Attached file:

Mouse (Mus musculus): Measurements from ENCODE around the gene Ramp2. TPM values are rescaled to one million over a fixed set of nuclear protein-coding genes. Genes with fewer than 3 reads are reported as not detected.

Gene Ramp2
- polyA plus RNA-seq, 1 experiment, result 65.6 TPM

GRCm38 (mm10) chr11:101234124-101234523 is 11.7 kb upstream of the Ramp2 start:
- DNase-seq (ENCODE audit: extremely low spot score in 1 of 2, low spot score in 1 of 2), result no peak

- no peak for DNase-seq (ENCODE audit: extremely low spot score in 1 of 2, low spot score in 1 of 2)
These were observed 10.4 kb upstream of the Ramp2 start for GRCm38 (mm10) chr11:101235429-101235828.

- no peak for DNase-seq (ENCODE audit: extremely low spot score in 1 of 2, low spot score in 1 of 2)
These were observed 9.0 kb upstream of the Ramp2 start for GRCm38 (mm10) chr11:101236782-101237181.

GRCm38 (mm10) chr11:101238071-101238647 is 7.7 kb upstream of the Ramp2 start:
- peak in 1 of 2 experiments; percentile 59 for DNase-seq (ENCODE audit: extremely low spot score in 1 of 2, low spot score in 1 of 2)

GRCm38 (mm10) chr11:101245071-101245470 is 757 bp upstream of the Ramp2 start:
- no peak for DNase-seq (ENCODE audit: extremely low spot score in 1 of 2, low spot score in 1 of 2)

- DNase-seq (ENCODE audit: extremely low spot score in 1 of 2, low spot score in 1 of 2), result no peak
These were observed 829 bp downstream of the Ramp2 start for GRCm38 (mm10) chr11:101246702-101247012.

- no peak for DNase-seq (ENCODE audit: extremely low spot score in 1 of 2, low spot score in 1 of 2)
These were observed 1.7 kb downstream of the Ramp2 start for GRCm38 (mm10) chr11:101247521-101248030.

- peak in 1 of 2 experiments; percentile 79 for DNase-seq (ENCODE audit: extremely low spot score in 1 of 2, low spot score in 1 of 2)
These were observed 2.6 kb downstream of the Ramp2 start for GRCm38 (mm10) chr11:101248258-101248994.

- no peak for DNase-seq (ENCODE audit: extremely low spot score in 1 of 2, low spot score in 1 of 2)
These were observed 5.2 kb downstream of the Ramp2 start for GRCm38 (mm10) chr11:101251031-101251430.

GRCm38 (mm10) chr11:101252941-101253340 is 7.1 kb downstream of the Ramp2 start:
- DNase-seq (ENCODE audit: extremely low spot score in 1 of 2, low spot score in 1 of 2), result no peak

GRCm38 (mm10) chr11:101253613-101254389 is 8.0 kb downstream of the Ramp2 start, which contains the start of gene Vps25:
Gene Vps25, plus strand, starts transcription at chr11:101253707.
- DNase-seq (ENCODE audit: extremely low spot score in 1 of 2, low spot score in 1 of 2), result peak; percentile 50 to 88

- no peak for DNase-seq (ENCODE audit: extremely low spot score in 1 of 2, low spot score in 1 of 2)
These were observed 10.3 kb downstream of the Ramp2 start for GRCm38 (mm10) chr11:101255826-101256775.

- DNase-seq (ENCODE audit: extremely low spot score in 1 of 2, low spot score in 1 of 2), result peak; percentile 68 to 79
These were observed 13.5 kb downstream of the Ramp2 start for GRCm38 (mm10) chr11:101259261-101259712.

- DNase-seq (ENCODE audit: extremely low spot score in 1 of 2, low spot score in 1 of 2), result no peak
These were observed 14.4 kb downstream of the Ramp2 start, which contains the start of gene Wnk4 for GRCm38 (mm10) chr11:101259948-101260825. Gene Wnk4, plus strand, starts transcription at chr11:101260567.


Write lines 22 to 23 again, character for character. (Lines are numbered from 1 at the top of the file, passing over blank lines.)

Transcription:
GRCm38 (mm10) chr11:101252941-101253340 is 7.1 kb downstream of the Ramp2 start:
- DNase-seq (ENCODE audit: extremely low spot score in 1 of 2, low spot score in 1 of 2), result no peak